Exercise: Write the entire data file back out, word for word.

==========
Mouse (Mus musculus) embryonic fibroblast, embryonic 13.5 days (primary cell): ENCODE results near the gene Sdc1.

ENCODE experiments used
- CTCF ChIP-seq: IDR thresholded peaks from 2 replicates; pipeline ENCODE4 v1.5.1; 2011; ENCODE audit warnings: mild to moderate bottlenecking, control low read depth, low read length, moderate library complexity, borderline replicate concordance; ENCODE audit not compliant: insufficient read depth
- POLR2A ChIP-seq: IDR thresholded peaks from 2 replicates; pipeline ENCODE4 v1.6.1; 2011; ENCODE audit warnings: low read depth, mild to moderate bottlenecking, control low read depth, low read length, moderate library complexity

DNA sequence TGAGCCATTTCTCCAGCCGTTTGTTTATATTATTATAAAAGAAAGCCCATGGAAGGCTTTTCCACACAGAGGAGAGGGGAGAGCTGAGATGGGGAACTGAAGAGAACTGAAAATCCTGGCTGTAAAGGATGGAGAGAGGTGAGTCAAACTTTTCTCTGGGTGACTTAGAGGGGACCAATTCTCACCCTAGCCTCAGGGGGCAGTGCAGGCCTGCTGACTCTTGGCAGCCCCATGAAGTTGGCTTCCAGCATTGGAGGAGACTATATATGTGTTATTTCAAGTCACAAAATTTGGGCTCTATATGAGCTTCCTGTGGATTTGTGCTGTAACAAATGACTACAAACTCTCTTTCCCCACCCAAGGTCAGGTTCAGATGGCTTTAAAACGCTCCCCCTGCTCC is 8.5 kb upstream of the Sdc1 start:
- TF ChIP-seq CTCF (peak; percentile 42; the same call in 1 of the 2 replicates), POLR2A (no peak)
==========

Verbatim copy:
Mouse (Mus musculus) embryonic fibroblast, embryonic 13.5 days (primary cell): ENCODE results near the gene Sdc1.

ENCODE experiments used
- CTCF ChIP-seq: IDR thresholded peaks from 2 replicates; pipeline ENCODE4 v1.5.1; 2011; ENCODE audit warnings: mild to moderate bottlenecking, control low read depth, low read length, moderate library complexity, borderline replicate concordance; ENCODE audit not compliant: insufficient read depth
- POLR2A ChIP-seq: IDR thresholded peaks from 2 replicates; pipeline ENCODE4 v1.6.1; 2011; ENCODE audit warnings: low read depth, mild to moderate bottlenecking, control low read depth, low read length, moderate library complexity

DNA sequence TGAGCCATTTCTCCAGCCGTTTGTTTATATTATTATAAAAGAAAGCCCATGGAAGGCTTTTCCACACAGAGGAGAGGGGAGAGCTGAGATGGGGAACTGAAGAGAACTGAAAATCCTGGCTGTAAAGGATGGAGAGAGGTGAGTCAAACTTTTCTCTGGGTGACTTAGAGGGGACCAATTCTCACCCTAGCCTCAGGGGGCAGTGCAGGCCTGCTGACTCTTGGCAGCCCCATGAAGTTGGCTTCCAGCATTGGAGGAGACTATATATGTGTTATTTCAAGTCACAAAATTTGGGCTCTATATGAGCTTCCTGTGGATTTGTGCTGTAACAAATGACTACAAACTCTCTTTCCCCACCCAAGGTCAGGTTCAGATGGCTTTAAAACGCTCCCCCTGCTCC is 8.5 kb upstream of the Sdc1 start:
- TF ChIP-seq CTCF (peak; percentile 42; the same call in 1 of the 2 replicates), POLR2A (no peak)